Sze: That’s what I cared about from the beginning. I was like, “This isn’t for me. I’ll go back into operations and consumer. I appreciate the opportunity, I love the organization, but I’m a really bad enterprise investor.”
Aneel and some of the other leadership of the firm at that time said, “Well, tell us why you think that consumer is something you go put your whole career back into again. We’re not going to argue that you aren’t a good enterprise investor, but we’d like to hear this other piece.”
I put together a case that helped explain why I thought consumer was a huge secular trend, but we were in a brutal cyclical downturn. I framed it a way that enterprise investors and an enterprise company with a history of traditional VCs could understand why it wasn’t voodoo and magic. In those days, the words for consumer were, “No barriers to entry, tons of competitors.” They never would be lasting businesses. I tried to frame, “Well, there are barriers. Here’s how brand works, here’s how scale works, here’s how user, consumer, and behavior works. Advertising doesn’t work forever, but until you get to a massive scale, and all of a sudden it works unbelievably well.” They said, “Well, this is really interesting. Why don’t you go and try that?” That was 2003, and that lead to investment in LinkedIn, Digg, Facebook, Pandora, hiring with James Slavet, John Lilly, and Reid Hoffman. It’s great. It’s been a great team. It’s so fun to have people around in this scale. Josh Elman, Sanjay Raman, Simon Rothman. It’s so much fun to have a team. To your point, back in those days, it was pretty lonely. When I knew Sequoia, Accel, those guys, they had people with so many feet on the street, all with consumer investing background, and I was doing it alone with Greylock’s name, little of me, and not a lot of history.
It was hard. I knew I couldn’t cover it. They’d do 10 times as many deals. I got to swing, take, well, one tenth of swings, and I needed to figure out how to have enough success to build an understanding of why this was something to do and attract a franchise. That was really fun. That was the entrepreneurship part of what I was doing, that same passion about working with companies and creating great things. I got to do a little bit of that in Greylock and partnering with Aneel, who supported me, which was a big deal on that side to get that.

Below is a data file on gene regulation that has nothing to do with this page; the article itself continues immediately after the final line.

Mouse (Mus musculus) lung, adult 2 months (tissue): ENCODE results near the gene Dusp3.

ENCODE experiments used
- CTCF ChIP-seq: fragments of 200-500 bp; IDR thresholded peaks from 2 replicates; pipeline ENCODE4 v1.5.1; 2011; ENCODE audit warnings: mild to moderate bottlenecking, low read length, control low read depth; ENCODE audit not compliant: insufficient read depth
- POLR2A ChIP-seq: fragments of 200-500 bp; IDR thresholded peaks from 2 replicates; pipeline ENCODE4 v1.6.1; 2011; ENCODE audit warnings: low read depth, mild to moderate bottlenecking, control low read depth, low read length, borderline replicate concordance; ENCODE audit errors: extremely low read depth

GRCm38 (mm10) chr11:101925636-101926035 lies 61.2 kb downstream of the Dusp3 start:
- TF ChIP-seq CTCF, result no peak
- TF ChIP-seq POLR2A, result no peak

@semil: What would you say, if you were to look back and say, what are the one or two biggest changes that Greylock made during your time? Either the size, the way services are delivered, what would you say are the biggest things you would never even have conceived of?
Sze: One of the huge changes was, we fundamentally changed and have consistently applied a different model of what a VC should be. Our model, which was very different from the past, was young, experienced, product people that had gotten to senior levels but had been in junior, mid, and senior levels in startups that they were going to invest in — consumer net or enterprise software — and that had been in small companies, hyper growth, and public companies. We said, “That’s the profile. They have to be smart enough they can be good investors, they have to be constant learners, but that’s better than the traditional, which was take an MBA and have them work in the firm as an associate and move up.” If you look at it today, every partner in the firm who’s investing on the enterprise or the consumer side looks like that. You get someone like Aneel in PeopleSoft, Reid, and LinkedIn. Today, myself and maybe Asheem Chandna are the only partners that also have been not only that, but founders and CEOs. That’s just the right way to help companies but we also think it provides a way of interacting with companies where you understand what they’ve been through, you understand how to help but not cross the line to where you understand that they are the ones who are really building the company day in and day out.